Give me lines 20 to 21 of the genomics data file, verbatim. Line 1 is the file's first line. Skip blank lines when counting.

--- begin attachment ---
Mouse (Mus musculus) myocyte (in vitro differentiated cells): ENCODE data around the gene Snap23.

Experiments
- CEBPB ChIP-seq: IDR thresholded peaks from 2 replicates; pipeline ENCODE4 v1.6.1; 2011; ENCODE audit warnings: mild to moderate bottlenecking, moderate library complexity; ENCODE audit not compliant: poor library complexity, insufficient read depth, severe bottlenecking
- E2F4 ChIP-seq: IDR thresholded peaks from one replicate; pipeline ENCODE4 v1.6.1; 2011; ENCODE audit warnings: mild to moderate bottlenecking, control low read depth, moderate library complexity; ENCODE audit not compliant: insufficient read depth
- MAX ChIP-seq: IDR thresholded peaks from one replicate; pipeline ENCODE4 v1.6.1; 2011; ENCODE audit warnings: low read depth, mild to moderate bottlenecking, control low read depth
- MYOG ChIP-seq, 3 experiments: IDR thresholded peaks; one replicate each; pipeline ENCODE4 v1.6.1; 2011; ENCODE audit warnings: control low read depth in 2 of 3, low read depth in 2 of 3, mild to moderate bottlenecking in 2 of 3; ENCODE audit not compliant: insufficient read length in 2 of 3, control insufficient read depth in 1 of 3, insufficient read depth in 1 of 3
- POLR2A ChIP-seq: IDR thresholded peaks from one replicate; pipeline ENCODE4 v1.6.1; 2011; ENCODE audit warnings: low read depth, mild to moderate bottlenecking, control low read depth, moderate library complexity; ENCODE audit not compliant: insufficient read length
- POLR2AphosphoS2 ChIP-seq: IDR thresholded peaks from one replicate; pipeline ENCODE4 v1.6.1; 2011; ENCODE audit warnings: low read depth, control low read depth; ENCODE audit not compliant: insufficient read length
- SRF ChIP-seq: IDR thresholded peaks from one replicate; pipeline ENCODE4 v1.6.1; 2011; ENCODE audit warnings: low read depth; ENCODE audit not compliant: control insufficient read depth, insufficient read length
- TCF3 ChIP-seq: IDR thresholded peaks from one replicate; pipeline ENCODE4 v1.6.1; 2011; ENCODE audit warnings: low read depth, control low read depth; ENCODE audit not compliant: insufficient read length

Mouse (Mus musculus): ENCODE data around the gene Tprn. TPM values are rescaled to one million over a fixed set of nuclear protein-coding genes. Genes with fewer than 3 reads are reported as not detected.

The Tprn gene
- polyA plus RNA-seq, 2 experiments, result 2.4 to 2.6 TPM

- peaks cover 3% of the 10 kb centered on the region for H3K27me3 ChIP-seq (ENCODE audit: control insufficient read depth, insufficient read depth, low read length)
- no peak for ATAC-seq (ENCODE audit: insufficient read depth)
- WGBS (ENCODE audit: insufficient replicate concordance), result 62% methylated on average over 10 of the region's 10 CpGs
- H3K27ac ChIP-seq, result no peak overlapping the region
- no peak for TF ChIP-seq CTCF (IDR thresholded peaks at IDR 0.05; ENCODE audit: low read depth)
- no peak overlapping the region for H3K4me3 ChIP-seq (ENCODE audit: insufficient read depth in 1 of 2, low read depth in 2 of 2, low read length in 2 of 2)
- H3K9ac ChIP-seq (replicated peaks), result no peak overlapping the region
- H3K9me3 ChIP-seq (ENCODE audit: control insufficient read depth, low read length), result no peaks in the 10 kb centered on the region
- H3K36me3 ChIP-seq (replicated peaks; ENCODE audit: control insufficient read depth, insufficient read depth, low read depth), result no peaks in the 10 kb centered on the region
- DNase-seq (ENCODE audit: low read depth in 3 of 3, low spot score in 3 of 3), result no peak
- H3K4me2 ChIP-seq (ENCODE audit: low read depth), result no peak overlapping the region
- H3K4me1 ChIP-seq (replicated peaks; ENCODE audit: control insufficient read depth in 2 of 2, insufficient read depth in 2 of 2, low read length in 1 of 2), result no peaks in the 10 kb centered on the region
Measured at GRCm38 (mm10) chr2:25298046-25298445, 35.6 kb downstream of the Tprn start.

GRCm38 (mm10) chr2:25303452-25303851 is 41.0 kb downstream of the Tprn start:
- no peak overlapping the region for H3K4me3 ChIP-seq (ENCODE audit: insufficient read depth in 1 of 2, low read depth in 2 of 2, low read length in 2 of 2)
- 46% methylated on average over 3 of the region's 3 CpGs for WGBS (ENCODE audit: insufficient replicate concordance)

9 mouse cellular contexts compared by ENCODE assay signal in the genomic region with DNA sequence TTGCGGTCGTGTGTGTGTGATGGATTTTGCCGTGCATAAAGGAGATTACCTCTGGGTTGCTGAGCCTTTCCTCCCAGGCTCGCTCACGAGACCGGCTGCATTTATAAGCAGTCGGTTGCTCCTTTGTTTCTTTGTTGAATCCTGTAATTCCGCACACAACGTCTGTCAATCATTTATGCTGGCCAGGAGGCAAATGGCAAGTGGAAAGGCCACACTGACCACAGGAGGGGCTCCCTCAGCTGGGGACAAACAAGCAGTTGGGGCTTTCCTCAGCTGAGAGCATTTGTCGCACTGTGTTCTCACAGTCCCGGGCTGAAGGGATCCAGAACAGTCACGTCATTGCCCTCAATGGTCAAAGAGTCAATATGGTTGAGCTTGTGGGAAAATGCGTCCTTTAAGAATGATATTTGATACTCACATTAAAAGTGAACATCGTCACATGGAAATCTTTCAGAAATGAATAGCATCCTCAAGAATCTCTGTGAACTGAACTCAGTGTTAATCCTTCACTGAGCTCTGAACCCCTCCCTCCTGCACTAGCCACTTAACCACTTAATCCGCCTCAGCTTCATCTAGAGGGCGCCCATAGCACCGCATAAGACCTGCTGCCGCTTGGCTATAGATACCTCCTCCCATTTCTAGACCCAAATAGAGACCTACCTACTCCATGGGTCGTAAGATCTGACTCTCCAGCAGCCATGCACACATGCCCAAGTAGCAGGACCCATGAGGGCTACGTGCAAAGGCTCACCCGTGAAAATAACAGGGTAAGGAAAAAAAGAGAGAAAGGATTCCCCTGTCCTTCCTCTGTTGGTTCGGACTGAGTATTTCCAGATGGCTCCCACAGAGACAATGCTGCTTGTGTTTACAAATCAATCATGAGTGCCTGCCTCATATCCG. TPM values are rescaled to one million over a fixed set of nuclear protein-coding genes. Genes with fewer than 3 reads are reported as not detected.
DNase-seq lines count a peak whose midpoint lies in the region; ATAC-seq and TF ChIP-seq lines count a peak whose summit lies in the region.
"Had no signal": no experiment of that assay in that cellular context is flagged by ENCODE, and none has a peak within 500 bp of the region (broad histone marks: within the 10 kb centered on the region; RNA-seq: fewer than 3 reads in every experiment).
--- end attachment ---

- H3K9ac ChIP-seq (replicated peaks), result no peak overlapping the region
- H3K9me3 ChIP-seq (ENCODE audit: control insufficient read depth, low read length), result no peaks in the 10 kb centered on the region